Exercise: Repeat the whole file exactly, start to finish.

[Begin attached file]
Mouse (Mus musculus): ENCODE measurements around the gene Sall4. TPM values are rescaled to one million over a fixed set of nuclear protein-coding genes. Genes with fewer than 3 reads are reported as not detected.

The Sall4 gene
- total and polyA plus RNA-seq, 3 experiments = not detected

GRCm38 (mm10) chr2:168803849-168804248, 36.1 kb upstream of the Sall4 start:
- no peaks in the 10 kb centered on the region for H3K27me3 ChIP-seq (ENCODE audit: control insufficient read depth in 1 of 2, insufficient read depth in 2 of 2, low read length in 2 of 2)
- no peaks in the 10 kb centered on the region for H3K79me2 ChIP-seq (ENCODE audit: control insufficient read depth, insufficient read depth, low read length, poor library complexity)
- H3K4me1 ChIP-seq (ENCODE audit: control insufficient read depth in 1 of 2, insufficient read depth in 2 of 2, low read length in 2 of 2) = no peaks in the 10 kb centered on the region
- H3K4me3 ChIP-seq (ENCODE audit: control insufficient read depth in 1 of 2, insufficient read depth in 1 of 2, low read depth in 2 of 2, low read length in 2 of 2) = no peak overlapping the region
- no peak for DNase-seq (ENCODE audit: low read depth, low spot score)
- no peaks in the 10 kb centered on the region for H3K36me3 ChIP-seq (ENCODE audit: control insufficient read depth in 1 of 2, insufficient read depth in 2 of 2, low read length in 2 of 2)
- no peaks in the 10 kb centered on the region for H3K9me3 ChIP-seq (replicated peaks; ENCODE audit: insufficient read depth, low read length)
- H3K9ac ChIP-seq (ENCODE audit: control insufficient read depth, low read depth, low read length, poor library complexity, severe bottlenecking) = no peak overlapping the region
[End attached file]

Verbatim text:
Mouse (Mus musculus): ENCODE measurements around the gene Sall4. TPM values are rescaled to one million over a fixed set of nuclear protein-coding genes. Genes with fewer than 3 reads are reported as not detected.

The Sall4 gene
- total and polyA plus RNA-seq, 3 experiments = not detected

GRCm38 (mm10) chr2:168803849-168804248, 36.1 kb upstream of the Sall4 start:
- no peaks in the 10 kb centered on the region for H3K27me3 ChIP-seq (ENCODE audit: control insufficient read depth in 1 of 2, insufficient read depth in 2 of 2, low read length in 2 of 2)
- no peaks in the 10 kb centered on the region for H3K79me2 ChIP-seq (ENCODE audit: control insufficient read depth, insufficient read depth, low read length, poor library complexity)
- H3K4me1 ChIP-seq (ENCODE audit: control insufficient read depth in 1 of 2, insufficient read depth in 2 of 2, low read length in 2 of 2) = no peaks in the 10 kb centered on the region
- H3K4me3 ChIP-seq (ENCODE audit: control insufficient read depth in 1 of 2, insufficient read depth in 1 of 2, low read depth in 2 of 2, low read length in 2 of 2) = no peak overlapping the region
- no peak for DNase-seq (ENCODE audit: low read depth, low spot score)
- no peaks in the 10 kb centered on the region for H3K36me3 ChIP-seq (ENCODE audit: control insufficient read depth in 1 of 2, insufficient read depth in 2 of 2, low read length in 2 of 2)
- no peaks in the 10 kb centered on the region for H3K9me3 ChIP-seq (replicated peaks; ENCODE audit: insufficient read depth, low read length)
- H3K9ac ChIP-seq (ENCODE audit: control insufficient read depth, low read depth, low read length, poor library complexity, severe bottlenecking) = no peak overlapping the region